By Michael Kilgariff, CEO, Roads Australia (RA)

It’s no secret that these are challenging times for many organisations engaged in the delivery of infrastructure across Australia. Over the past year, a multitude of negative pressures – any one of which would in themselves represent a major issue – have combined to produce a storm of such force that parties of all sizes across the industry are feeling the effects.

Because COVID-19 has now dominated the economic narrative for three years, the temptation from some commentators is to look upon the conditions now afflicting the sector as entirely a product of the pandemic. But that misses something more fundamental.

Yes, some of the inflationary pressures and labour shortages in the economy have been exacerbated by COVID-19. However, to lay the blame entirely at the feet of the pandemic overlooks some of the industry’s other structural weaknesses.

Recent economic analysis of the industry (including by Deloitte) has specifically called out the need for additional flexibility in contracts and for collaboration over combativeness, particularly in the allocation of risk.

These issues were present long before COVID-19, and unless industry and governments can deliver some fundamental reform, they will endure long after the pandemic recedes into memory.

Indeed, the year before the start of the pandemic, RA and its members identified that serious and major issues in the way transport projects are delivered needed to be remedied. This is essential if Australians are to get best value for money and best project outcomes for the investments being made.

These critical issues included risk definition and allocation, increase in project size and complexity, lack of visibility of a long-term pipeline of work, inadequate timeframes to assess risks, inadequate time in the design phase for innovation and improved design solutions, inadequate engagement between governments and industry during the design stage, and deficient education and immigration approaches to provide the required workforce skills and diversity in the workforce for the industry.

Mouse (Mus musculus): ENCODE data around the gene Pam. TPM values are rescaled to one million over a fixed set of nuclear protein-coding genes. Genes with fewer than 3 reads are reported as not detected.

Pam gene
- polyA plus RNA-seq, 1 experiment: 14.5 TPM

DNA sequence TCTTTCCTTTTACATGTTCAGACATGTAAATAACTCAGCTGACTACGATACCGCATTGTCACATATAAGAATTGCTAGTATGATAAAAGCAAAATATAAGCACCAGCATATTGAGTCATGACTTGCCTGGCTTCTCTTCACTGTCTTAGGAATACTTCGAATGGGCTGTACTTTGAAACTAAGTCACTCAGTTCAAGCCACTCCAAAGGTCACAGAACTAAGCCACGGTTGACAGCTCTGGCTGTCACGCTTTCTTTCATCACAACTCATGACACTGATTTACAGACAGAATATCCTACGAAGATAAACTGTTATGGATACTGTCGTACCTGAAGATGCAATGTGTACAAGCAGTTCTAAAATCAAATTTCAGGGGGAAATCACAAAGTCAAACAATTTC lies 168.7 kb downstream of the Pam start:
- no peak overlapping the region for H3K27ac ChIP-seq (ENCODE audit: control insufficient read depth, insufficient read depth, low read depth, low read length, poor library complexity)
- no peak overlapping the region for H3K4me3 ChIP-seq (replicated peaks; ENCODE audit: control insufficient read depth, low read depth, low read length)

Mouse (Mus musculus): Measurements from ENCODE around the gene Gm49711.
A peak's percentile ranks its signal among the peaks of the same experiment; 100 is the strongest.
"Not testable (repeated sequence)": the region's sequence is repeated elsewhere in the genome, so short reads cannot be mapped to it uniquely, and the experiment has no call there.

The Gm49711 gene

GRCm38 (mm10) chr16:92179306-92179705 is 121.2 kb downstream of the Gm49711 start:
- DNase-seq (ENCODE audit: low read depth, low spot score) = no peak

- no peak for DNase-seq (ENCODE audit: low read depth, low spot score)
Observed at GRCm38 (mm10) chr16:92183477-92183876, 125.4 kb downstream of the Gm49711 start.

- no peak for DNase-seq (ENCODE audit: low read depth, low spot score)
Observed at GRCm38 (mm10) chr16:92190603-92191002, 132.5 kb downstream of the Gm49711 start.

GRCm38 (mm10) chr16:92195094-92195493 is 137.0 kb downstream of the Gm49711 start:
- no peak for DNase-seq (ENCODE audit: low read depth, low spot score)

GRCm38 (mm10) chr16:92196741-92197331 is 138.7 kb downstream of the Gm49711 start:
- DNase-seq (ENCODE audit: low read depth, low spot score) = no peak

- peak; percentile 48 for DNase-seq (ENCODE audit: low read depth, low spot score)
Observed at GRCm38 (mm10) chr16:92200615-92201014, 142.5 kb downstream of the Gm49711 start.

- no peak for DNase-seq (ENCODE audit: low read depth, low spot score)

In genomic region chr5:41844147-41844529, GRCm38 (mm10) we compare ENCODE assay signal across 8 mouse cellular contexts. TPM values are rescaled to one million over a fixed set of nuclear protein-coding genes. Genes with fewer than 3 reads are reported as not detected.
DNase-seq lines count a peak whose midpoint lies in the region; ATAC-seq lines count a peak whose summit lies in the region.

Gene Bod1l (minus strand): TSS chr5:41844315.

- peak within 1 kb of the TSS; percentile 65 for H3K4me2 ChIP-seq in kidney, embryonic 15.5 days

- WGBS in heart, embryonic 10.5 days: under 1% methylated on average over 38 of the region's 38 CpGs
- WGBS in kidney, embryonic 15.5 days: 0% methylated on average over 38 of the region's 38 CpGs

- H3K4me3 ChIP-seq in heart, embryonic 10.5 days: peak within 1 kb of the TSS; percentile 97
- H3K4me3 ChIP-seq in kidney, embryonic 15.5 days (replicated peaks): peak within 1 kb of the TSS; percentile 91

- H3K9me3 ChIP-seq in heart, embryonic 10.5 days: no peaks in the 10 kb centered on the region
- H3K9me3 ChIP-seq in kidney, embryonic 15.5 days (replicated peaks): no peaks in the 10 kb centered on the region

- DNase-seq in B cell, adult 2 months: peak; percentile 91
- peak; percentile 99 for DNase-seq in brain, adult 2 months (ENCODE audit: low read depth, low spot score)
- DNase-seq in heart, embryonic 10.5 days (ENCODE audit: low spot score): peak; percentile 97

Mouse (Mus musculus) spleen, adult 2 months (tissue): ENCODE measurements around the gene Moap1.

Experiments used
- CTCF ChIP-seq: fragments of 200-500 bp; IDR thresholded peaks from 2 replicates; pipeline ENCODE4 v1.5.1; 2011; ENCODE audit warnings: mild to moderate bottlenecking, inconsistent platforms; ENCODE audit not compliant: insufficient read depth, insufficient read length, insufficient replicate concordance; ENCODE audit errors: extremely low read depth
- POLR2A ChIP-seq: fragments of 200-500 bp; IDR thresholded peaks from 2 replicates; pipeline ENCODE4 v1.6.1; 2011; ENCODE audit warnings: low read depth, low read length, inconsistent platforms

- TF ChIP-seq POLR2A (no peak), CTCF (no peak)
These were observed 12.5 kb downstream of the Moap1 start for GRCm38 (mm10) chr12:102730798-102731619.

The industry’s most pressing issues

RA produced its first Procurement Reform Report: Recommendations and Strategies in September 2020, which identified some of the ‘green shoots’ being seen in procurement reform across several states and territories. That report made a series of recommendations as to how governments and industry could collaborate to drive further reform and put the sector on a more economically sustainable pathway.

Of course, much has changed since September 2020. Most notably, there has been a substantial deterioration in both the economic and geopolitical climates, which is having a deleterious impact on the planning and delivery of infrastructure.

Significant and increasing supply chain and hyper escalation challenges including for materials, plant and equipment, and supporting transport logistics are having significant impacts on the way contracting is undertaken. Added to this are labour supply challenges, with Australia at near-full employment leading to worker and skills shortages across the market.

With these factors in mind, RA convened workshops in the second half of 2022 to consider, update and (where necessary) recalibrate some of the initial report’s recommendations to reflect this new reality. This resulted in RA’s Procurement Reform Report Update: Momentum for a sustainable transport sector, released in December 2022.

The update report calls attention to the most pressing issues now confronting the sector, such as: